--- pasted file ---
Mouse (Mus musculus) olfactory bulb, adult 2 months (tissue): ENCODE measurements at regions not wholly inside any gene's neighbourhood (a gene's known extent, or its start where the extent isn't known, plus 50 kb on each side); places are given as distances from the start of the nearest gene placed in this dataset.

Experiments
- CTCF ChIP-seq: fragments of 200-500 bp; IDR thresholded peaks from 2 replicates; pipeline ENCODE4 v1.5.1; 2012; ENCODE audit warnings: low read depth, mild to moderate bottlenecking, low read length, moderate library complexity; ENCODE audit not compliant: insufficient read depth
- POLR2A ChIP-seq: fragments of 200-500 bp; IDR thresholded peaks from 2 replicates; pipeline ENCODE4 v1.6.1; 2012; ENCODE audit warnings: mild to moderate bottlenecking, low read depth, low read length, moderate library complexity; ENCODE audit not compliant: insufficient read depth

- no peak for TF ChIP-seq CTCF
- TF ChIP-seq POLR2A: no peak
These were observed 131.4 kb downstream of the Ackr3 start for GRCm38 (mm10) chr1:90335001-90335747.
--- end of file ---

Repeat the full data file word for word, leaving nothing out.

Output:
Mouse (Mus musculus) olfactory bulb, adult 2 months (tissue): ENCODE measurements at regions not wholly inside any gene's neighbourhood (a gene's known extent, or its start where the extent isn't known, plus 50 kb on each side); places are given as distances from the start of the nearest gene placed in this dataset.

Experiments
- CTCF ChIP-seq: fragments of 200-500 bp; IDR thresholded peaks from 2 replicates; pipeline ENCODE4 v1.5.1; 2012; ENCODE audit warnings: low read depth, mild to moderate bottlenecking, low read length, moderate library complexity; ENCODE audit not compliant: insufficient read depth
- POLR2A ChIP-seq: fragments of 200-500 bp; IDR thresholded peaks from 2 replicates; pipeline ENCODE4 v1.6.1; 2012; ENCODE audit warnings: mild to moderate bottlenecking, low read depth, low read length, moderate library complexity; ENCODE audit not compliant: insufficient read depth

- no peak for TF ChIP-seq CTCF
- TF ChIP-seq POLR2A: no peak
These were observed 131.4 kb downstream of the Ackr3 start for GRCm38 (mm10) chr1:90335001-90335747.